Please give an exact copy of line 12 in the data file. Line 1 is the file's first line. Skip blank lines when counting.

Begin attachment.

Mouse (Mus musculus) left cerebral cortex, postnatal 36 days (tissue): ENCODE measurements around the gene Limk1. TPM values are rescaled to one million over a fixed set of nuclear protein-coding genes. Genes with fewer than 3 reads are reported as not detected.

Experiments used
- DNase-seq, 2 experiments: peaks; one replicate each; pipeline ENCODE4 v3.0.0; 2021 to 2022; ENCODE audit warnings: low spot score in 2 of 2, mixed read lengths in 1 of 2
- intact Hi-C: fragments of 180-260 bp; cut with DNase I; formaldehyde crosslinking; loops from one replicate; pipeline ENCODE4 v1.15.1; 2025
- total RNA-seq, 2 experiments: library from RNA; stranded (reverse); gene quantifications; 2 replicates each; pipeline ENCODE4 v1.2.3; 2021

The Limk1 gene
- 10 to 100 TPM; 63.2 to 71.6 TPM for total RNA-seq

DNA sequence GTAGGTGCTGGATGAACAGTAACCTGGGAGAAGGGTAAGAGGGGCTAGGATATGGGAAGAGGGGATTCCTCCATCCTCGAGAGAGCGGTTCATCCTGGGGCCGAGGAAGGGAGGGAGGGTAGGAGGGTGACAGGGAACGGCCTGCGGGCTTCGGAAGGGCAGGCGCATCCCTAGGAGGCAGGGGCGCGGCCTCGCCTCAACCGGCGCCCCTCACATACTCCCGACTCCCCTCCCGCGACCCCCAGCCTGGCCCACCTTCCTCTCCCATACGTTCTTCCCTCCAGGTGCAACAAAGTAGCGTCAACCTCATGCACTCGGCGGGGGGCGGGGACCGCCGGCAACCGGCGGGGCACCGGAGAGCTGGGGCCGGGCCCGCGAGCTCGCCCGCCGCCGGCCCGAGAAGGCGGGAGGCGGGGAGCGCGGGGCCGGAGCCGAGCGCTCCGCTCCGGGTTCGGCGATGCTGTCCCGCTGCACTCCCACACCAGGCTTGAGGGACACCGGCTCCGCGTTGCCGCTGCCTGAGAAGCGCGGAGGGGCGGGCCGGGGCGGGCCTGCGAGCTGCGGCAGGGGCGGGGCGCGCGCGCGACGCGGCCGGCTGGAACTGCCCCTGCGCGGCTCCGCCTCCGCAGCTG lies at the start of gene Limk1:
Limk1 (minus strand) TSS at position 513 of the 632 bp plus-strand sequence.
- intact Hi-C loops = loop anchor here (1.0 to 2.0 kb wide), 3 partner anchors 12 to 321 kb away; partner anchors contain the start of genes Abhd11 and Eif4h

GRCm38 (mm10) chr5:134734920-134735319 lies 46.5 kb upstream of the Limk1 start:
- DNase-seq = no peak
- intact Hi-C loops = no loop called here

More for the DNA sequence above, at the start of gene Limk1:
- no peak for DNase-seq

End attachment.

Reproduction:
- DNase-seq = no peak